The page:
Book Launch: Trauma and Recovery in the Twenty-First Century Irish Novel, by Kathleen Costello Sullivan
(Note: Book launch to begin immediately following the Dalsimer Lecture.)
The desire to engage and confront traumatic subjects was a facet of Irish literature for much of the twentieth century. Yet, just as Irish society has adopted a more direct and open approach to the past, so too have Irish authors evolved in their response to, and literary uses of, trauma.
In Trauma and Recovery in the Twenty-First-Century Irish Novel, Costello-Sullivan considers the ways in which the Irish canon not only represents an ongoing awareness of trauma as a literary and cultural force, but also how this representation has shifted since the end of the twentieth and beginning of the twenty- first century.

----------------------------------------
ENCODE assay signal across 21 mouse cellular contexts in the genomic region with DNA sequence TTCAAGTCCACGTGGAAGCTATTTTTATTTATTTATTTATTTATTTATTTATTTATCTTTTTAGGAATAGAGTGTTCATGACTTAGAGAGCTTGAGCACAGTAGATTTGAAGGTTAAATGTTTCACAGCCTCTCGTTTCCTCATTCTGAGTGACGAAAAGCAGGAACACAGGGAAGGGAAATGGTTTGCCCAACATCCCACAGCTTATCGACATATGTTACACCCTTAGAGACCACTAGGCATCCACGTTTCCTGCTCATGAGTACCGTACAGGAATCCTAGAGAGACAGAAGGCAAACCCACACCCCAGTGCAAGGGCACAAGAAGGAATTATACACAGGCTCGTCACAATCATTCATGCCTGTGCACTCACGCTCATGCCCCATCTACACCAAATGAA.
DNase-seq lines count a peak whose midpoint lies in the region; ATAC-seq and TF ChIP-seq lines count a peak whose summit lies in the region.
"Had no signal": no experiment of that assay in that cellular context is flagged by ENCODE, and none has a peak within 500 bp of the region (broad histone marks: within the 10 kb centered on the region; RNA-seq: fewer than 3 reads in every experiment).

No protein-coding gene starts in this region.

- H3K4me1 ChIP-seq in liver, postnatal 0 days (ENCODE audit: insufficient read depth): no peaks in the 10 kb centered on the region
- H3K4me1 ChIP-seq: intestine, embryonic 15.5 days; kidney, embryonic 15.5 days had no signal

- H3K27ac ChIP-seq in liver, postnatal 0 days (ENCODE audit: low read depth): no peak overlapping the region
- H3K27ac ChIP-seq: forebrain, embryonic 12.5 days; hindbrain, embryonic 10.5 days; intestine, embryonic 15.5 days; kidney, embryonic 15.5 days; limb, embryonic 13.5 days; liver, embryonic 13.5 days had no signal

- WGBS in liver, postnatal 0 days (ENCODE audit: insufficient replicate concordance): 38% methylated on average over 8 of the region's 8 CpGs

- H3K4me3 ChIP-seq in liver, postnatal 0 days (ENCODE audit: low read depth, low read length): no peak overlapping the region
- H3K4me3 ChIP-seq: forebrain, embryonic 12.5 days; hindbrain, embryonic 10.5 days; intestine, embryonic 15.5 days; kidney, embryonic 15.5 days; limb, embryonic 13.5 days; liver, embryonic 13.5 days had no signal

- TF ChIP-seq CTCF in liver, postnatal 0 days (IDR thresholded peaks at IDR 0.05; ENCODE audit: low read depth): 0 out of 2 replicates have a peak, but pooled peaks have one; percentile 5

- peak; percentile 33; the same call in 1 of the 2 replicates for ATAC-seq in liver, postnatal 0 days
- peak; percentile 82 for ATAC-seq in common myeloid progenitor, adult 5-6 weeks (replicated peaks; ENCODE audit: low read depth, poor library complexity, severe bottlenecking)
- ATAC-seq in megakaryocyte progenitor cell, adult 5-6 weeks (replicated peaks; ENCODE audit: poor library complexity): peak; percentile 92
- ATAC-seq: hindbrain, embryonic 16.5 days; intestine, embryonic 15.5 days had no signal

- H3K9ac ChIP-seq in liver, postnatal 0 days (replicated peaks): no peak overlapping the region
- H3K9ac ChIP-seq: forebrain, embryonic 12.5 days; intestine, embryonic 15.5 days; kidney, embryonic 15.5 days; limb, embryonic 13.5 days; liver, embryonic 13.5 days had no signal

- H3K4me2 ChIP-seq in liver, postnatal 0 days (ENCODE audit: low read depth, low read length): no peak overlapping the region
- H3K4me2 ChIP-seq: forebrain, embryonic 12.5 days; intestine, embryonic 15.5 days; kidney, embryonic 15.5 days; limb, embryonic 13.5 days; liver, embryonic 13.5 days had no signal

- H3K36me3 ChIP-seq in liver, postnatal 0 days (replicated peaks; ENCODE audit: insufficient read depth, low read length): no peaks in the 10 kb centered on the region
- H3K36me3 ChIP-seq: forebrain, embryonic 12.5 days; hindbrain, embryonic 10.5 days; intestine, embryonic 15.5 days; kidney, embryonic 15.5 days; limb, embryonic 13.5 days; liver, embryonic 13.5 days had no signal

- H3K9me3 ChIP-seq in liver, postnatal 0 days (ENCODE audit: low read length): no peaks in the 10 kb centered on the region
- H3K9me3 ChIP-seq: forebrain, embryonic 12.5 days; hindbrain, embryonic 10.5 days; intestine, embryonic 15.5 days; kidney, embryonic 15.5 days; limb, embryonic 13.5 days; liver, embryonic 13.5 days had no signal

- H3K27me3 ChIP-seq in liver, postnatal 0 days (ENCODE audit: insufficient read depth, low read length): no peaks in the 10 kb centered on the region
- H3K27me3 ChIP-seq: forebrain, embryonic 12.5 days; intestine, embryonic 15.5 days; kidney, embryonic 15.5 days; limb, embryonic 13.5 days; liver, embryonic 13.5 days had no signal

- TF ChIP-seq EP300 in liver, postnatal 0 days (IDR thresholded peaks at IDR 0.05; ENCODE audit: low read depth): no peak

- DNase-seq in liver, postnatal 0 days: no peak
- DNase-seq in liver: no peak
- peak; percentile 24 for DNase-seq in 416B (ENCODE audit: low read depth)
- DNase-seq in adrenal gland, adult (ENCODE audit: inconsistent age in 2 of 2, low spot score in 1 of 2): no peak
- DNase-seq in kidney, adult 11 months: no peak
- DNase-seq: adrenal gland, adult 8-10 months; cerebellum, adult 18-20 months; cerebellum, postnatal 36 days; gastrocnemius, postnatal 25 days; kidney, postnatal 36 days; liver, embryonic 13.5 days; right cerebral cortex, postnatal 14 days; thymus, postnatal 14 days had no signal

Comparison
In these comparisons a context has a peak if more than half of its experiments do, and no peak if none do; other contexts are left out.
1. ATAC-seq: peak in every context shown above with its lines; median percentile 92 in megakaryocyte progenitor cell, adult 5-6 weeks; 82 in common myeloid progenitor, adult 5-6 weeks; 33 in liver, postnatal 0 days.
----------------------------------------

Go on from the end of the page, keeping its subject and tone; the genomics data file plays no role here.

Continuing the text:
Costello-Sullivan explores the work of Colm Tóibín, John Banville, Anne Enright, Emma Donohue, Colum McCann, and Sebastian Barry. In highlighting the power of narrative to amend and address memory and trauma, Costello-Sullivan argues that these works reflect a movement beyond merely representing trauma toward also representing the possibility of recovery from it.
Kathleen Costello-Sullivan, who received her PhD in Irish Studies from Boston College in 2004, is dean of the College of Arts and Sciences and professor of modern Irish literature at Le Moyne College, and serves as vice president of the American Conference for Irish Studies. She is the author of Mother/ Country: Politics of the Personal in the Fiction of Colm Tóibín and editor of Carmilla: A Critical Edition and a critical edition of Poor Women by Norah Hoult.
Thursday, September 27, 2018 at 5:00pm
Devlin Hall, 101
Devlin Hall, Chestnut Hill, MA 02467